Despite huge food intake, the rate of weight loss among the total sleep-deprived rats was at about 18%. Among the REM sleep-deprived rats, the percentage was estimated to be at around 22%. During the mid-to-late stages of deprivation, both sets of rodents experienced increased energy expenditure and decreased body temperature. Their respective levels of norepinephrine and plasma thyroxine also increased and decreased, respectively (Opp, Born, and Irwin, 2007, p. 597).
Sleep Deprivation Syndrome.
The aforementioned ailments, collectively known as sleep deprivation syndrome, indicated severe multiple organ failure on both the total sleep-deprived rats and the REM sleep-deprived rats. The proximal cause of their deaths, however, was still undetermined. Carole Everson (1993) was able to pinpoint the exact cause of the demise of these rodents by demonstrating that the rats that were subjected to sleep deprivation until death became septicemic. Sleep deprivation lowers the immune system, which, in turn, enables the infection of mesenteric lymph nodes by viable bacteria (Opp, Born, and Irwin, 2007, p. 597).
Everson claimed that long-term total sleep deprivation elevated the levels of serum IL-1β and endotoxin in rats. These increases in serum IL-1β and endotoxin are evident within just 10 days of sleep deprivation – the average time of death for total sleep-deprived rats was estimated at 21 days. Rodents that have high levels of serum IL-1β and endotoxin are more prone to septicemia than those who do not (Opp, Born, and Irwin, 2007, p. 597).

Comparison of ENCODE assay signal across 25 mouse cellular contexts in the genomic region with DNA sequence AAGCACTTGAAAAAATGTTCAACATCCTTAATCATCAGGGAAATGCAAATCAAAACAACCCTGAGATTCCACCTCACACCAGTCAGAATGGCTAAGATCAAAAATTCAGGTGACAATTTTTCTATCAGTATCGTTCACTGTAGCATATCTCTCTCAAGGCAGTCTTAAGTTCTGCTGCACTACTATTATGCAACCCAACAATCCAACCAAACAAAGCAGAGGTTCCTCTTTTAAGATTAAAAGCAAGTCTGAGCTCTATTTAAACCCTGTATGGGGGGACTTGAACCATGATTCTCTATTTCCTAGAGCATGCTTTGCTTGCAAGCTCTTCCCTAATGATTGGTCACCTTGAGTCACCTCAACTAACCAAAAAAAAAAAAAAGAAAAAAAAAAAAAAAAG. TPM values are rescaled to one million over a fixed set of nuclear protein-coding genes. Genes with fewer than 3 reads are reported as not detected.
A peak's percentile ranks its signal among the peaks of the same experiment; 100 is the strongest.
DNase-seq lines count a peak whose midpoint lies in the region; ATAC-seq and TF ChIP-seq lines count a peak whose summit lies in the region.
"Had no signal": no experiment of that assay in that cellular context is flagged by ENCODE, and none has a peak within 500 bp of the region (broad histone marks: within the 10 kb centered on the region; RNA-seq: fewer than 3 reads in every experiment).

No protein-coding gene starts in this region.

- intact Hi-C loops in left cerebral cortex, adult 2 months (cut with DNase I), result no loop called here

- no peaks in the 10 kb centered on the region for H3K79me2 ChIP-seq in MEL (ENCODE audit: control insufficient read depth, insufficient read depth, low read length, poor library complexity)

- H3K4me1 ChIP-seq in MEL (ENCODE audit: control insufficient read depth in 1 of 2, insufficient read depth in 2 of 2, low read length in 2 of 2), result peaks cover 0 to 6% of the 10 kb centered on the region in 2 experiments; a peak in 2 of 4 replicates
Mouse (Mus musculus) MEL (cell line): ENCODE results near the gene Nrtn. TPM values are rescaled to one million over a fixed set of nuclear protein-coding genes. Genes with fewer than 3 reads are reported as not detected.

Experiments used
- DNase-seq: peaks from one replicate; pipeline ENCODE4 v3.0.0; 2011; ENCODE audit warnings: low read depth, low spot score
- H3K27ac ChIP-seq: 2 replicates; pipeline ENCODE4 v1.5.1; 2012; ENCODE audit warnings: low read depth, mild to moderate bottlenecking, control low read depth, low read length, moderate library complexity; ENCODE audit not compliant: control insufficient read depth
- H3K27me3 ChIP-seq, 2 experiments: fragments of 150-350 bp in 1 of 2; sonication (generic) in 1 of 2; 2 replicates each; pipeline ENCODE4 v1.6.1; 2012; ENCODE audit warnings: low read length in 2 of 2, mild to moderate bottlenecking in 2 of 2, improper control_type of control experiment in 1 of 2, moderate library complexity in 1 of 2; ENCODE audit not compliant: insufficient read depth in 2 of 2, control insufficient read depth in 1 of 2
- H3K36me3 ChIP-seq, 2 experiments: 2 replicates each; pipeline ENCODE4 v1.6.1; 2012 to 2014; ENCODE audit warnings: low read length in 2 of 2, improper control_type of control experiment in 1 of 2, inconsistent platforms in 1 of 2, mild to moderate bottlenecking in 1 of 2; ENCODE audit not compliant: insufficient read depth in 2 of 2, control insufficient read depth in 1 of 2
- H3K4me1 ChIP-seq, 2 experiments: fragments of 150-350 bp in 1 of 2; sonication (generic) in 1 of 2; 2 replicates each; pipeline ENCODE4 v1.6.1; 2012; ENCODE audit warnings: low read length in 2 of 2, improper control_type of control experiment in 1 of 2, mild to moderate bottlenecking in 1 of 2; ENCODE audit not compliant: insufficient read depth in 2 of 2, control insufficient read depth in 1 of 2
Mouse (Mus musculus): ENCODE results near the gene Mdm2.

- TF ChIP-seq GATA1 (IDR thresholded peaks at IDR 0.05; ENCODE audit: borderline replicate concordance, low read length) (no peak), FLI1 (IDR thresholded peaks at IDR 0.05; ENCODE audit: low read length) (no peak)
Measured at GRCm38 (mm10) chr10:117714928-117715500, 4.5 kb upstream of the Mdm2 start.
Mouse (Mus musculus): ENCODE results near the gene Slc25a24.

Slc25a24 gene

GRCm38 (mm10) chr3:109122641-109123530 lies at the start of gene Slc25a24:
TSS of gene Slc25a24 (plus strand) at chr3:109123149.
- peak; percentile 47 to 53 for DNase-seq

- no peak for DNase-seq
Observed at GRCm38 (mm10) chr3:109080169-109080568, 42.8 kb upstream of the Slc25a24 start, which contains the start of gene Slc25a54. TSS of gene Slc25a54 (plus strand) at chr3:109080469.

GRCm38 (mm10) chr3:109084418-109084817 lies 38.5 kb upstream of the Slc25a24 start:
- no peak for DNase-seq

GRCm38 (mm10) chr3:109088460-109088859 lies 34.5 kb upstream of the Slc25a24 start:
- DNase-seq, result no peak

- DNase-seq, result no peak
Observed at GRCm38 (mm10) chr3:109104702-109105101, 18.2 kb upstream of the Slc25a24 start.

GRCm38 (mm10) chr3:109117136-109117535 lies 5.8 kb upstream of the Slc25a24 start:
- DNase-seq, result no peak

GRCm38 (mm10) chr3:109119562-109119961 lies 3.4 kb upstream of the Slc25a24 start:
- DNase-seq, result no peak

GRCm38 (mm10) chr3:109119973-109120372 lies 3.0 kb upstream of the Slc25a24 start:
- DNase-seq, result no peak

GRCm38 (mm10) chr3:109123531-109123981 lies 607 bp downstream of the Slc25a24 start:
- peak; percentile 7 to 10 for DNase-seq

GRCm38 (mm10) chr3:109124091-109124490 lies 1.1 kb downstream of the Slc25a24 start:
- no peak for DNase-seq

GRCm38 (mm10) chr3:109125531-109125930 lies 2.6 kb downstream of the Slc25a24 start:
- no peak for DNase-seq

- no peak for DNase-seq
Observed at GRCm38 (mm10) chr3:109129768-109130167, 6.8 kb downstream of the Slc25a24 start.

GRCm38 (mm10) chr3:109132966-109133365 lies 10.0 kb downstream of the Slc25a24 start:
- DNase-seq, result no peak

In addition, long-term total sleep deprivation increases several serum Ig classes (IgM, IgG, IgA). Everson was quick to note that these serum types rose in total sleep-deprived rats even if no experimental antigens were administered to them. Immune activation despite the absence of invading bacteria and or toxins is a sign of impaired immune function (Opp, Born, and Irwin, 2007, p. 597).
Similarity with Human Studies
Human studies on the effects of sleep deprivation yielded results that are similar to those of Rechtschaffen’s and Everson’s. Almost every research on sleep deprivation in humans found the following effects:
Weight gain – Sleep loss lowers leptin levels, which increases hunger levels. Someone who does not have adequate rest can gain weight by eating more at night, when the body’s metabolism has already slowed down.
Mood swings – Insufficient rest increases stress and anxiety levels, causing irritability and short-temperedness.
Brain static – The brain cannot function effectively if it is working harder to counteract the effects of sleep loss.
Poor immune system – Given its restorative functions, adequate rest is necessary for a properly functioning immune system (Panella, 2002, pp. 68-70).
In the context of sleep deprivation, the saying “an ounce of prevention is worth a pound of cure” certainly holds true. If only they had sufficient rest, many people would actually save on enormous hospital bills and medicines for the treatment of serious ailments such as hypertension, diabetes and ADHD. The human body has the capacity to repair itself. However, the unhealthy lifestyle associated with modern existence prevents this faculty from working.
No matter how busy a person is, he or she must never neglect his or her health. After all, it would be impossible for him or her to work if he or she is sick. In addition, the high costs of medicines and hospitalizations would severely drain him or her financially. In the end, it is still easier to get enough sleep than to raise money for medical treatments.
Andreassi, J.L. (2007). Psychophysiology: Human Behavior and Physiological Response
(5th ed.). Mahwah, New Jersey: Lawrence Erlbaum Associates, Inc. Publishers.
Opp, M.R., Born, J., & Irwin, M.R. (2007). Sleep and the Immune System. In R. Ader (Ed.),
Psychoneuroimmunology (pp. 579-618) (4th ed.). Burlington, Massachusetts: Elsevier
Panella, V. (2002). The 26-Hour Day: How to Gain at least Two Hours a Day with Time
Control. Franklin Lakes, New Jersey: Career Press.
Timby, B.K. (2009). Fundamental Nursing Skills and Concepts (9th ed.). Philadelphia,
Philadelphia: Wolters Kluwer Health.